Industry-Dominated Science Advisory Boards Are Perceived To Be Legitimate…But Only When They Recommend More Stringent Risk Management Policies

Joseph Árvai, Sara Goto Gray, Kaitlin T. Raimi, Robyn Wilson, Caitlin Drummond

Research output: Contribution to journalArticlepeer-review

Abstract

In 2017, the US Environmental Protection Agency (EPA) was criticized for two controversial directives that restricted the eligibility of academic scientists to serve on the agency's key science advisory boards (SABs). The EPA portrayed these directives as necessary to ensure the integrity of the SAB. Critics portrayed them as a tactic by the agency to advance a more industry-friendly deregulatory agenda. With this backdrop, this research examined board composition and its effect on the perceived legitimacy of risk management recommendations by the SAB. In an experiment, we presented participants with hypothetical EPA SABs composed of different proportions of academic and industry scientists. We then asked participants to rate their satisfaction with, and the legitimacy of, these boards in light of their decisions in scenarios based on actual EPA SAB deliberations. Participants perceived higher levels of satisfaction and legitimacy when SABs made more stringent risk management recommendations. While SABs dominated by industry scientists were perceived to be more strongly motivated to protect business interests, we found no effect of board composition on perceptions of satisfaction and legitimacy. These results are consistent with prior research on decision quality that suggests people use normative outcomes as a heuristic for assessing the quality of deliberations. Moreover, these results suggest that members of the public are supportive of federal SABs regardless of their composition, but only if they take actions that are consistent with normative expectations.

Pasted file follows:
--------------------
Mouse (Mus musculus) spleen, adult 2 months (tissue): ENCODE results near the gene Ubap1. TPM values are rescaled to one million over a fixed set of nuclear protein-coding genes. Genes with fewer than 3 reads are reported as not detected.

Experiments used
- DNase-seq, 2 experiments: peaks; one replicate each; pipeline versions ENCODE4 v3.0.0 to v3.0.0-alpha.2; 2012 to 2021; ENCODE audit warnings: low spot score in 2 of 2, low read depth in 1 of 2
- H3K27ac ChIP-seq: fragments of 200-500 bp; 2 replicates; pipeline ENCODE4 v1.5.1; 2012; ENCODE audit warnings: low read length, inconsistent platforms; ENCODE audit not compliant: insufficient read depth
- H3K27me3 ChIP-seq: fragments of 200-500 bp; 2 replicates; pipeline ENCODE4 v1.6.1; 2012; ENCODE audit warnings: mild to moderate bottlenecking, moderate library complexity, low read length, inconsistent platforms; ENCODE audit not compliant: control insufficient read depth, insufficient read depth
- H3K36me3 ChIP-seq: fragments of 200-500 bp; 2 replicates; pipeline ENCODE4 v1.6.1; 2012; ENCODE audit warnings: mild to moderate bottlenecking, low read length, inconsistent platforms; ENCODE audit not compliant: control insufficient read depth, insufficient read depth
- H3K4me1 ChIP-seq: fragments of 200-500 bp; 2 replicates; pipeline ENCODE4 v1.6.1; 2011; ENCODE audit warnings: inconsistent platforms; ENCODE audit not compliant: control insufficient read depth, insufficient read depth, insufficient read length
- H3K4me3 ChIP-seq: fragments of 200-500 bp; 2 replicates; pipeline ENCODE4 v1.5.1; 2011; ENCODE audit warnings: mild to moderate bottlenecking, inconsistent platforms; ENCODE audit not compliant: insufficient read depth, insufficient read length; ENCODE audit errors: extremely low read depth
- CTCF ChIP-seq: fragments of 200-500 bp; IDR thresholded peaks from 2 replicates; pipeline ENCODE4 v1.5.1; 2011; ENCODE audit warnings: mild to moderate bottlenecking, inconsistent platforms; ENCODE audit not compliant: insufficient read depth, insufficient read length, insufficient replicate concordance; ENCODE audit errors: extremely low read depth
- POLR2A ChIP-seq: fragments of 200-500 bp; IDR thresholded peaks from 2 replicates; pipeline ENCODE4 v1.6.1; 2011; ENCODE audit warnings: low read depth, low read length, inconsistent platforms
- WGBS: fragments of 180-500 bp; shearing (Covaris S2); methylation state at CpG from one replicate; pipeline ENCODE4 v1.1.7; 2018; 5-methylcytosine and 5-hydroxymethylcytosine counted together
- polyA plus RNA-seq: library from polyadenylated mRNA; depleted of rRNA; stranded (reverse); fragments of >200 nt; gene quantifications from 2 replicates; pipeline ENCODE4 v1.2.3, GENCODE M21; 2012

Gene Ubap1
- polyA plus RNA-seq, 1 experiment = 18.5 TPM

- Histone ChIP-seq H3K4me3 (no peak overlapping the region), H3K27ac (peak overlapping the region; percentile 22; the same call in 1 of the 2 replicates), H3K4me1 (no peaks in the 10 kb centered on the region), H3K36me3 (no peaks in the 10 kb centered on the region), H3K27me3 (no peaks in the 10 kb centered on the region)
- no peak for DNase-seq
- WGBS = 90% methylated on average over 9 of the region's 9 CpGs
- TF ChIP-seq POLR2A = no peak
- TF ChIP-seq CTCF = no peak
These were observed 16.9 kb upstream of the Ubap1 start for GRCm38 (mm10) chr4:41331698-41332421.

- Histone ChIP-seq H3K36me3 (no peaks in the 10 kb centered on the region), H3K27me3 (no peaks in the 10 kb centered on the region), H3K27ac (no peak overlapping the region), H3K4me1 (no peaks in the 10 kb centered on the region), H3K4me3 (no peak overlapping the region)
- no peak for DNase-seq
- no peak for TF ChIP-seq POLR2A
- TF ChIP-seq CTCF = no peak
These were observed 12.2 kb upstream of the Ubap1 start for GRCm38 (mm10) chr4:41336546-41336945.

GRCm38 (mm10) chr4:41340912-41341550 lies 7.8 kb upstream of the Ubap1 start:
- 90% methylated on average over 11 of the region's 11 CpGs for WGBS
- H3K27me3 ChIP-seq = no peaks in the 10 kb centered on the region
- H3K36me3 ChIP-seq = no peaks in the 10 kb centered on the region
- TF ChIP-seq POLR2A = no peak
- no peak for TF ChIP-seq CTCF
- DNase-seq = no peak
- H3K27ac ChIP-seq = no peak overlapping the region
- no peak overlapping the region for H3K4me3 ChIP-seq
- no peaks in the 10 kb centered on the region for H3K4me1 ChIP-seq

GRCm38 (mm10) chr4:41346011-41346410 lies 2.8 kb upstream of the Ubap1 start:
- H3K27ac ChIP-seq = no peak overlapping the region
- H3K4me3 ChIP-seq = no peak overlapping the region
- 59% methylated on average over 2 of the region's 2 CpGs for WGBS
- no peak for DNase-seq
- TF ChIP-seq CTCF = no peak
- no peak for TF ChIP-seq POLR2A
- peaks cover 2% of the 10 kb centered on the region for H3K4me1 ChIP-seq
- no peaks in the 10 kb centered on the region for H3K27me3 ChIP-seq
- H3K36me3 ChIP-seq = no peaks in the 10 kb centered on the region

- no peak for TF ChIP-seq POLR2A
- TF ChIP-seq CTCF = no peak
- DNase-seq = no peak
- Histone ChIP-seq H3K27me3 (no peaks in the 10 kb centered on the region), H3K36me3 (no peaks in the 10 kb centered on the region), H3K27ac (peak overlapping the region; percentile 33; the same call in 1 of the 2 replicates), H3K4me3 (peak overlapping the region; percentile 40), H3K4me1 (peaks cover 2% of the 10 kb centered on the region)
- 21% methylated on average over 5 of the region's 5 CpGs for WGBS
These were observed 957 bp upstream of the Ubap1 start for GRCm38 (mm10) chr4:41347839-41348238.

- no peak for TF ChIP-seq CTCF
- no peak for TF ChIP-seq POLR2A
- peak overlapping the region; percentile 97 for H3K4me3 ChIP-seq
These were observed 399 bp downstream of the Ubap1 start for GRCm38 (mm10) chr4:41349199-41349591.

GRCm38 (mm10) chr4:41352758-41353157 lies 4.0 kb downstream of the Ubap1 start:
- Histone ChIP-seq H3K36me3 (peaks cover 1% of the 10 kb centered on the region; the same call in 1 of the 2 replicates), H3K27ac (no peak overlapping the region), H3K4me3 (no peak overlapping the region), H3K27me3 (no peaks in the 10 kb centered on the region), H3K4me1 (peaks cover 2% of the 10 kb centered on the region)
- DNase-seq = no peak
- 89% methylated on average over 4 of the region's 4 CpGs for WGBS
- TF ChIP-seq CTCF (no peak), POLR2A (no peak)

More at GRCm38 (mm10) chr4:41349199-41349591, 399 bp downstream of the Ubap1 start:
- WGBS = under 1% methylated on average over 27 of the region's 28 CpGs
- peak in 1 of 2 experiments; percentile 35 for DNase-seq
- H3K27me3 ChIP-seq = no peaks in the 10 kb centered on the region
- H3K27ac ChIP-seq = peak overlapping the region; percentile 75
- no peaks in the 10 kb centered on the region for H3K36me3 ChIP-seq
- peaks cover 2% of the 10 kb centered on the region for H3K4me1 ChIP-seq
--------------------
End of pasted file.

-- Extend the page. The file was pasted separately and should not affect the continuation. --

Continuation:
Original languageEnglish (US)
Pages (from-to)2329-2339
Number of pages11
JournalRisk Analysis
Volume40
Issue number11
DOIs
StatePublished - Nov 2020

Keywords

  • Decision making
  • EPA
  • legitimacy
  • procedural justice
  • risk management

ASJC Scopus subject areas

  • Safety, Risk, Reliability and Quality
  • Physiology (medical)

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